Published 31 December 2006 News Review 702nd article
Geraldine Lynton-Edwards on Lake Como (Arnold Crust)
Guess who said this: "Yea from the table of my memory, I'll wipe away all trivial fond records."
No, it wasn't Ken Dodd.
Nor Nigella Lawson. It was him. You know, William Shakespeare. Part of Hamlet.
Don't know who spoke it. Could have been that nutty bimbo who did herself in.
Could have been the ghost, or Hamlet's mum. Or the butler. Or Willy Wonka.
Either way, it must be profound because it's Shakespeare. Personally I think it's a load of old tosh. I mean, why wipe away all "trivial fond records". They're nice. I love a bit of trivia. Who's bonking who? What restaurant screwed up with what major league celeb? Who did what and when? Nothing wrong with a bit of gossip.
I was thinking of doing a meaningful, end-of-year summing up of what 2006 meant to me. Then I decided nothing profound happened. When did it ever? Got the esure commercials back.
Lost 7in round the waist. Wrote a diet book. Brought joy to the world. That's enough for 12 months, isn't it? Don't sneer. What did you do?
An article in The New York Times recently offered its readers a very fetching colour photo of me. Someone called Sarah Lyall wrote: "Winner may be on the far side of obnoxious (I resemble that remark) but he is very much the star of his own show."
Why not? Who else could be star of my show? Woman's a bit daft.
Ms Lyall went on, "Restaurants fear him and cater to his demands." I should hope so too. Then she quoted a PR woman who represents famous restaurants (I won't give her publicity by mentioning her name) saying, "Winner's an opinionated old man who's got a lot of money and no class. Yet restaurants obsess over a bad review by him."
That's brilliant, isn't it? A PR woman, whose clients obviously hope I'll give them a good review, goes out of her way to slag me off. In the old days they said the idiot of the family went into the church. Today the idiot of the family goes into public relations.
Change of subject. A question I'm often asked both personally and through your e-mails and letters (so many, sadly, I don't have time to answer) is: "What's your favourite restaurant?" Or, "It's Uncle Fred's 60th wedding anniversary, where should we go?"
Cut this out for future reference. Where I go, spending my own money as I'm not reimbursed by this newspaper, indicates clearly what I think is best. I now list my top 10, all in London, with (in brackets) the number of times I visited them in the last 18 months: Wolseley (35), Ivy (19), Scalini (16), River Cafe (14), Caprice (12), e&o (10), San Lorenzo (10), Cecconi's (8), Assaggi (5), Bombay Brasserie (4). So, for me, the Wolseley is the best overall dining experience.
I'd like to say the worst is the Petersham Nurseries Cafe, but it wouldn't be quite true. Even though my two conversations with their manager, Rachel Lewis, remain the most appalling example of non-charm and surliness I've ever encountered.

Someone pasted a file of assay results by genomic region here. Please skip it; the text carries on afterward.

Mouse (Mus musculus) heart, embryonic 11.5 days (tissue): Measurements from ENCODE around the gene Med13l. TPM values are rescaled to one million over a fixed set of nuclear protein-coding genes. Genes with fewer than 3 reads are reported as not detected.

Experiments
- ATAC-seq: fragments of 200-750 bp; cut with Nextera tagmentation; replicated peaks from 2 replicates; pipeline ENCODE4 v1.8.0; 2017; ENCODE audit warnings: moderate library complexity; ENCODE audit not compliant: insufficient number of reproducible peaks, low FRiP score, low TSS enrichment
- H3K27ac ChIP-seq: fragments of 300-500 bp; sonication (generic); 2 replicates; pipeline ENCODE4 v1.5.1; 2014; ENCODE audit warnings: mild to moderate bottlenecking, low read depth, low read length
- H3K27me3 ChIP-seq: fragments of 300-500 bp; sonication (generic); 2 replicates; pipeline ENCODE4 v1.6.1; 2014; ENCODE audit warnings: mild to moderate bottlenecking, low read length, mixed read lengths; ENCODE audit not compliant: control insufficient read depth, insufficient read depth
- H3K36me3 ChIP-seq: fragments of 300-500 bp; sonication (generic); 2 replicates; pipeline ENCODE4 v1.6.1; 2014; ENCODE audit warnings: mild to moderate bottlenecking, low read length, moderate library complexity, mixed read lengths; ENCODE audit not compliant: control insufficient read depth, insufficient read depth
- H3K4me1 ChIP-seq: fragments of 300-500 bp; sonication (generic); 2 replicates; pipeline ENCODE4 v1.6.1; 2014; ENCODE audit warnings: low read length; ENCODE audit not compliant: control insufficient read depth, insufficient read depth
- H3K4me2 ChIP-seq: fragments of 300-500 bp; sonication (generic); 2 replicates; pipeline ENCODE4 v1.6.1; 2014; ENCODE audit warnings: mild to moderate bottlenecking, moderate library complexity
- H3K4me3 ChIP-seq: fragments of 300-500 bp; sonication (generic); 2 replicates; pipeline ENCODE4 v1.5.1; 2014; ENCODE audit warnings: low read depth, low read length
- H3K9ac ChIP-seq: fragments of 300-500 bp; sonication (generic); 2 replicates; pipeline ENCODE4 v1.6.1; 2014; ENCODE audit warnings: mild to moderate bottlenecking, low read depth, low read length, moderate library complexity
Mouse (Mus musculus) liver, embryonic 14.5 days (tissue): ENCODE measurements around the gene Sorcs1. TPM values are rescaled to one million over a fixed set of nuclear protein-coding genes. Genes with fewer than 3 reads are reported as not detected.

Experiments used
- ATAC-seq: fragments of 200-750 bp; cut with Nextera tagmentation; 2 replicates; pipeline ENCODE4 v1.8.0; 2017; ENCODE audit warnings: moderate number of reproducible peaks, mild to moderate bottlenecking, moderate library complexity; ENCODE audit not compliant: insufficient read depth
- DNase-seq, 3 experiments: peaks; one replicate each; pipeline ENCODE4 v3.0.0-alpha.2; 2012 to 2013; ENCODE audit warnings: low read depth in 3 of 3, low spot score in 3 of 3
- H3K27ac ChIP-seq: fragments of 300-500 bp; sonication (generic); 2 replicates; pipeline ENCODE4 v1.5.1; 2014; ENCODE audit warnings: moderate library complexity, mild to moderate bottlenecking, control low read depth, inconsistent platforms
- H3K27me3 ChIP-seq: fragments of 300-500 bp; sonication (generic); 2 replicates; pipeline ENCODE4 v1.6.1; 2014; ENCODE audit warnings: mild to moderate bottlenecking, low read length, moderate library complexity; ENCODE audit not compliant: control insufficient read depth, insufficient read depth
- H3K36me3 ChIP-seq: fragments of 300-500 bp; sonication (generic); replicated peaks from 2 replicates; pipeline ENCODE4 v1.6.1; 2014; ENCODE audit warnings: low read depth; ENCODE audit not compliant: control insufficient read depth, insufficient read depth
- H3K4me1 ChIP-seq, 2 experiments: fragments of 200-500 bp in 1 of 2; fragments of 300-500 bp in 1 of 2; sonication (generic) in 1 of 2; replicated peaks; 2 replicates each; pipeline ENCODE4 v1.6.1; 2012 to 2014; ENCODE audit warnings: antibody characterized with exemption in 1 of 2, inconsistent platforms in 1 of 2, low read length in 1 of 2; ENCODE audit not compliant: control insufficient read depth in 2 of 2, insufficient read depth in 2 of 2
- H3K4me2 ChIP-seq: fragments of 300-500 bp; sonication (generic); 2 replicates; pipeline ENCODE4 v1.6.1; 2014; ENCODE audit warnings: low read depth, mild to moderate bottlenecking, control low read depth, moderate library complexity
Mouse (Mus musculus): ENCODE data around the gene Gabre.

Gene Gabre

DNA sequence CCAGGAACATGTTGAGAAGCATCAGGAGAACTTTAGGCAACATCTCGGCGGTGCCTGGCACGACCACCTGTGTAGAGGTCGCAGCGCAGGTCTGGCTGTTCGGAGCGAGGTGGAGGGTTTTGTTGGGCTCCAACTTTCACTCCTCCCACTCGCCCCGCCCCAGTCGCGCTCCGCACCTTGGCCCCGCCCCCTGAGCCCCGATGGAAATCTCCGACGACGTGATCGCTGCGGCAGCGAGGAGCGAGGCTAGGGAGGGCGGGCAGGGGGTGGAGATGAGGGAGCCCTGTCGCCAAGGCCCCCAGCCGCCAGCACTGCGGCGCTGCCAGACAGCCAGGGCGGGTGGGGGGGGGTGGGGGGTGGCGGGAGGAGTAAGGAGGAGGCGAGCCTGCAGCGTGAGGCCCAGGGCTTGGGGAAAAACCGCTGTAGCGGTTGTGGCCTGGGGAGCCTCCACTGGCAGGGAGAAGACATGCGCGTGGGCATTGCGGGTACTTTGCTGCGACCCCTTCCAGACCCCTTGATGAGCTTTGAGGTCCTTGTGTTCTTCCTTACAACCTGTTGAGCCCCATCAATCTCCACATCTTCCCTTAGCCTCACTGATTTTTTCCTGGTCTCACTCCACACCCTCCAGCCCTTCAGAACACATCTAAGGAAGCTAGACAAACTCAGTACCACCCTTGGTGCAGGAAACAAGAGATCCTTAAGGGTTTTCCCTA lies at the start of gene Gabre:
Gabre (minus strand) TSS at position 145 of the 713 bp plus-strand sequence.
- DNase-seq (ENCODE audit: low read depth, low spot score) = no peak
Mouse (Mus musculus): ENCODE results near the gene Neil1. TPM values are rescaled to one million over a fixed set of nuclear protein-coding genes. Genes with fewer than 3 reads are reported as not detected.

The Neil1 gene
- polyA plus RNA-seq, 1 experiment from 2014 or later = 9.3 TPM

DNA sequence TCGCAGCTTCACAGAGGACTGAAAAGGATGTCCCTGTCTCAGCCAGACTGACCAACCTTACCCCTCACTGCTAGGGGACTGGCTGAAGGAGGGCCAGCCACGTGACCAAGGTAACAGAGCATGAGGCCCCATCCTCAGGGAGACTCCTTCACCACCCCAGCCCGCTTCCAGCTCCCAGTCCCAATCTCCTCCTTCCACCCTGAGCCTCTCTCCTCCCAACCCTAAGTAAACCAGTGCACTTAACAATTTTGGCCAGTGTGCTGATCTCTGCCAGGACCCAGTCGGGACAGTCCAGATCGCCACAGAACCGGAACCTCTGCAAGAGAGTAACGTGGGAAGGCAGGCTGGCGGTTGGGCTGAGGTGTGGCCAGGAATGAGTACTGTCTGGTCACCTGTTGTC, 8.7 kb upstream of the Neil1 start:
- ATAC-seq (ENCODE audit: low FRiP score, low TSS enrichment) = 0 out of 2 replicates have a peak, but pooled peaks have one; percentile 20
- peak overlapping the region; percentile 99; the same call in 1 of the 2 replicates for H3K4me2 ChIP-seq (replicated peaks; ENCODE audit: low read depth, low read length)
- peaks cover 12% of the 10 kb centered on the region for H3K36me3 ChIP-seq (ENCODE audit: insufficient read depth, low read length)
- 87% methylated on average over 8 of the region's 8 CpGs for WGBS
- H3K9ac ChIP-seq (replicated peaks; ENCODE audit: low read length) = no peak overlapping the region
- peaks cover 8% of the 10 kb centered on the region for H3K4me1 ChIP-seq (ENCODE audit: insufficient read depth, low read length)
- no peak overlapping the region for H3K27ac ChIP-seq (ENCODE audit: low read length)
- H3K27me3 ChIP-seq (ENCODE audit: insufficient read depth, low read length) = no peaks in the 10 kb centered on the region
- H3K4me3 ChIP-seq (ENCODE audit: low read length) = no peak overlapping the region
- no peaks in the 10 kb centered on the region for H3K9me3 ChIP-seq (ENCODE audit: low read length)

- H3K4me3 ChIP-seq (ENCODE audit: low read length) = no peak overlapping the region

Another newspaper, interviewing Ms Lewis, wrote, "She was unable to accommodate his party of eight." That's a joke. I booked for two people. After two phone calls the booking was accepted. Then I decided I didn't want to be in a room with someone as unwelcoming as Ms Lewis so I called back and cancelled. The adorable Geraldine Lynton-Edwards and I (a party of two for those who can count) went to the superb River Cafe instead.
Into this bizarrely remembered event comes the Petersham Nurseries excellent chef, Skye Gyngell, who was reported saying, "To accommodate Michael Winner we'd have had to ring people and and chuck them off." But I was accommodated, Skye. I accepted a table for two.
You didn't have to ring anyone to achieve that. Customers were dining outside. If needed, there was ample space for an extra table. Obviously Skye's better in the kitchen than with facts.
When I bash someone I often think, "Was I right?" Well, the number of letters we got about rude staff at the PNC (including Ms Gyngell) clearly showed I wasn't alone in my opinion!
I'll end 2006 by giving you a treat which you may, or may not, deserve. Instead of the joy of seeing my photo each week, usually taken by the poshly named Geraldine Lynton-Edwards, I step aside to give you, unadulterated, a photo of the lovely Geraldine. Taken by me on Lake Como.
A nice memory of 2006.
Have a great 2007. I wish you health above all. See you next year.
I was lunching at Daphne's restaurant, Barbados, which Mr Winner described as a "carbuncle". I thought they did a pretty good job in the circumstances. As I left who should be hobbling along the beach but the great carbuncle himself. I approached him to discuss his comments only to be firmly told to go away as he could not talk and walk at the same time. Surely, even at his age that shouldn't be difficult!
John De Stefano, London
We were dining at Sandy Lane's famous L'Acajou restaurant when to our dismay the pungent smell of curry wafted up from the Bajan Blue restaurant below. I hope you're not being so afflicted.
Joanna Smith, Northamptonshire
Down in the New Forest we have to go to the local post office to collect our papers. My husband returned with The Sunday Times. "You didn't bring News Review!" I yelled. We returned to the post office to be told, "Everyone's complaining. They didn't send it." "But I can't spend Sunday without Michael Winner!" I said. You seem to inspire near apoplexy in most of your readers, so I thought you'd like to know that here on the south coast you've become an institution akin to Sunday lunch!
Sally Fox, Hampshire
Send letters to Winner's Dinners, The Sunday Times, 1 Pennington Street, London E98 1ST or e-mail michael.winner@ sunday times.co.uk